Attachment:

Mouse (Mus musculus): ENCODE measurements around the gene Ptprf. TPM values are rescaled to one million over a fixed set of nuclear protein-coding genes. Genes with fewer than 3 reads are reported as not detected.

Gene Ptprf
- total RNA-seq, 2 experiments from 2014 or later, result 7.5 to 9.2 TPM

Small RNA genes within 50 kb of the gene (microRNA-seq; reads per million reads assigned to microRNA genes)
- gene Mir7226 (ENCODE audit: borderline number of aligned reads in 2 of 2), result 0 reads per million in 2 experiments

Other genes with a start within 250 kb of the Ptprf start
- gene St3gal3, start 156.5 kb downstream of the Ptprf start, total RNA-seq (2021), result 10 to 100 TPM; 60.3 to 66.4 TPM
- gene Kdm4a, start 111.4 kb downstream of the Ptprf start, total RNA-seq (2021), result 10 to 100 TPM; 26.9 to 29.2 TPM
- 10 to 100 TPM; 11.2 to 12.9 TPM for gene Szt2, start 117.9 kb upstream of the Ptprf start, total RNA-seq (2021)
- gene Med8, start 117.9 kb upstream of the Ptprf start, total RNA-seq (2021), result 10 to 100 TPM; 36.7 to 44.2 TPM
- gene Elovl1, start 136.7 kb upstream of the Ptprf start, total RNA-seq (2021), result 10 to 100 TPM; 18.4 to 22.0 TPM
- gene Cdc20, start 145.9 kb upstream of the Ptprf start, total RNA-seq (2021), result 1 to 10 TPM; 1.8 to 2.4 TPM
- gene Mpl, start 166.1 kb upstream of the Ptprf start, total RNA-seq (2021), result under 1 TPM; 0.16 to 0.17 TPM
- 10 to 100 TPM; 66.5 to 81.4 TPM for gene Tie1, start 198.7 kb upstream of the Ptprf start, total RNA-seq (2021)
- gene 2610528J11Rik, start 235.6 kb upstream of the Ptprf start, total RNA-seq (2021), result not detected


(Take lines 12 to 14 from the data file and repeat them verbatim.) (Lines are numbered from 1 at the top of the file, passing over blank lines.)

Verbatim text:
- gene Cdc20, start 145.9 kb upstream of the Ptprf start, total RNA-seq (2021), result 1 to 10 TPM; 1.8 to 2.4 TPM
- gene Mpl, start 166.1 kb upstream of the Ptprf start, total RNA-seq (2021), result under 1 TPM; 0.16 to 0.17 TPM
- 10 to 100 TPM; 66.5 to 81.4 TPM for gene Tie1, start 198.7 kb upstream of the Ptprf start, total RNA-seq (2021)